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    Subject Term: "Corporate taxes"

    2 publications with a total of 2 open recommendations
    Director: White, James R
    Phone: (202) 512-9110

    1 open recommendations
    Recommendation: To ensure that IRS is meeting the stated goals of CAP, the Principal Deputy Commissioner of Internal Revenue and Deputy Commissioner for Services and Enforcement should track savings from Compliance Maintenance and CAP overall and develop a plan for reinvesting any savings.

    Agency: Department of the Treasury: Internal Revenue Service
    Status: Open

    Comments: As of March 2017, IRS had taken some steps to implement this recommendation, but is not fully tracking the amount of dollar savings from using CAP nor developing a plan to reinvest any savings, as GAO recommended in August 2013. IRS is tracking savings by analyzing and comparing the workload inventory of account coordinators who handle CAP cases against team coordinators who handle non-CAP cases. This caseload comparison is a part of IRS's annual CAP evaluation and was included in its June 2014 CAP evaluation plan. Based on GAO's review of the evaluation plan and results, IRS's caseload comparison did not show the amount of dollar savings from CAP. The comparison for tax years 2010 through 2012 showed that account coordinators handling CAP cases exclusively or in conjunction with non-CAP cases have a larger caseload than team coordinators handling non-CAP cases. In addition, IRS has not developed a plan for reinvesting any savings, as GAO recommended in August 2013. Such a plan could help IRS increase audit coverage. IRS stated that it cannot measure the CAP's impact on audit coverage because audit coverage is based on staffing and compliance priorities. Also, IRS said that while quantifying monetary savings would be difficult, it has reinvested its savings by expanding account coordinators' caseloads as shown in the average caseload of CAP and non-CAP cases worked. However, without a plan for tracking savings and using them to increase audit coverage, IRS cannot be assured that the savings are effectively invested in either CAP or non-CAP taxpayers with a high compliance risk. IRS is evaluating the CAP program to determine how it fits with IRS's future vision for examinations. It has no timetable for completing this evaluation. IRS did not accept new CAP applications for 2016, deciding that CAP would be limited to taxpayers who are in the program for 2017.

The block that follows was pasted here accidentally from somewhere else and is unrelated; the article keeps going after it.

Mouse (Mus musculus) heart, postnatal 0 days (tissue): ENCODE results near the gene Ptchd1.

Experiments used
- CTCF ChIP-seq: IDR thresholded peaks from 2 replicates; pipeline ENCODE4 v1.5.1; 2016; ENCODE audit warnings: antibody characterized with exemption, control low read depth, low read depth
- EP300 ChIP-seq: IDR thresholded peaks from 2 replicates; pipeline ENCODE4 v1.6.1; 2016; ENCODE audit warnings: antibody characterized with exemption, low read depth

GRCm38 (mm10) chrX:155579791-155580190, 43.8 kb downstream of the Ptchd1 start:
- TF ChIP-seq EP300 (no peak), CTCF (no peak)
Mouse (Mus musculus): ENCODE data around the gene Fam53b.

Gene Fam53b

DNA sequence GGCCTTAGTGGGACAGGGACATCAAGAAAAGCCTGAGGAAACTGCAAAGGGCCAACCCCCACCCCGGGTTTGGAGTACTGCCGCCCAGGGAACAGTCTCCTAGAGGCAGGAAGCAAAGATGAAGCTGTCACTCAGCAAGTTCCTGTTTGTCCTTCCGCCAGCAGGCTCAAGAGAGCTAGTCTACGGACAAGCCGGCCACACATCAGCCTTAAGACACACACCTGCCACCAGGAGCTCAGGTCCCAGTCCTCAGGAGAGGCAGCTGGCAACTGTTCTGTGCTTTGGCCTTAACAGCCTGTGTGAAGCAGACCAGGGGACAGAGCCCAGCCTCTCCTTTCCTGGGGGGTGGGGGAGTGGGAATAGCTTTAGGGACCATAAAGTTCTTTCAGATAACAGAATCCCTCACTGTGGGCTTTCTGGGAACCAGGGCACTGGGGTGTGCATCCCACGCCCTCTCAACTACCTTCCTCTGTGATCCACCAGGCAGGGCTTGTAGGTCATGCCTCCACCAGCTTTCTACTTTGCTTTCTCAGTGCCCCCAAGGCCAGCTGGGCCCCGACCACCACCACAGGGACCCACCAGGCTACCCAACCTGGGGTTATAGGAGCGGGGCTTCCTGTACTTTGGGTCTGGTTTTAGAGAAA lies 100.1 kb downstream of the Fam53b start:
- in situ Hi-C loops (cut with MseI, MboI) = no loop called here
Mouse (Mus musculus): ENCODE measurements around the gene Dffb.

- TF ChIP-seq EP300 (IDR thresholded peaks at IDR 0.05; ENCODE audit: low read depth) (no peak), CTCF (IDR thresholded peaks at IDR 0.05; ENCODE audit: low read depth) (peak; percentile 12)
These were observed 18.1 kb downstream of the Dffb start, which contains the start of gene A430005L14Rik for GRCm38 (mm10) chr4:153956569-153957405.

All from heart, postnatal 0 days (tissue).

Director: White, James R
    Phone: (202)512-5594

    1 open recommendations
    Recommendation: To increase the effectiveness of IRS's examinations individual tax returns, the Commissioner of Internal Revenue should transcribe data from paper-filed Form 1040 Schedules C and E that are not currently transcribed and make that data available to SB/SE examiners for classification. If IRS has evidence that the costs related to transcribing all such data on Schedules C and E are prohibitive, IRS could do one or both of the following actions: (1) transcribe less data by transcribing only the missing data for selected line items, such as certain, large expense line items, or (2) develop a budget proposal to fund an initiative for transcribing Schedule C and E.

    Agency: Department of the Treasury: Internal Revenue Service
    Status: Open

    Comments: As of March 2017, IRS had completed its study on whether to transcribe more data from paper-filed returns by comparing the benefits to classifying tax returns for audit from doing this transcription. They said the benefits to be derived from additional transcription are not significant and would not outweigh the added cost. However, IRS has not provided specific information about the costs and benefits from transcribing information from Schedules C and E that we mentioned in our recommendation. Having more data transcribed and electronically available from these areas likely will improve the classification of audits as well as the quality of the audits, according to examiners we spoke with for the report.